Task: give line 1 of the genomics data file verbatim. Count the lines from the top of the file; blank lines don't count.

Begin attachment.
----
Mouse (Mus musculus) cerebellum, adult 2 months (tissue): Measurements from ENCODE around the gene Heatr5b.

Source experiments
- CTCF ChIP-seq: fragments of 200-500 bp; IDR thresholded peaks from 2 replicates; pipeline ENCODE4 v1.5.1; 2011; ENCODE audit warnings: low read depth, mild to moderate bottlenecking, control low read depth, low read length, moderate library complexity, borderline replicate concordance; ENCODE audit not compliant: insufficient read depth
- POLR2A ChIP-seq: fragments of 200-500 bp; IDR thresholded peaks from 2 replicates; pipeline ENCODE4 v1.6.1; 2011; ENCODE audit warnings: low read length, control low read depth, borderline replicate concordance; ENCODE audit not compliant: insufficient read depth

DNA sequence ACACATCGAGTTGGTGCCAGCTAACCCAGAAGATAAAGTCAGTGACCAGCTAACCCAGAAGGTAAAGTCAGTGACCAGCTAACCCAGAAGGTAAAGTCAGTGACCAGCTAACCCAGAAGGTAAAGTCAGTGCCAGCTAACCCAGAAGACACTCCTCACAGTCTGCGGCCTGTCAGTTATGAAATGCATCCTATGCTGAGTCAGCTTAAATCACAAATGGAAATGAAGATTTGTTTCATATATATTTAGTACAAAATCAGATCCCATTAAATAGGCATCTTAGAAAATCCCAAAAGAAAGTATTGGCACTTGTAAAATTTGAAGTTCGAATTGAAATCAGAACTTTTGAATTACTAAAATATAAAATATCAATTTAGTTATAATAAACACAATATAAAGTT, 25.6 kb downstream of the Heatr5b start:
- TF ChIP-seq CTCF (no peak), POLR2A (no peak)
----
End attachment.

Mouse (Mus musculus) cerebellum, adult 2 months (tissue): Measurements from ENCODE around the gene Heatr5b.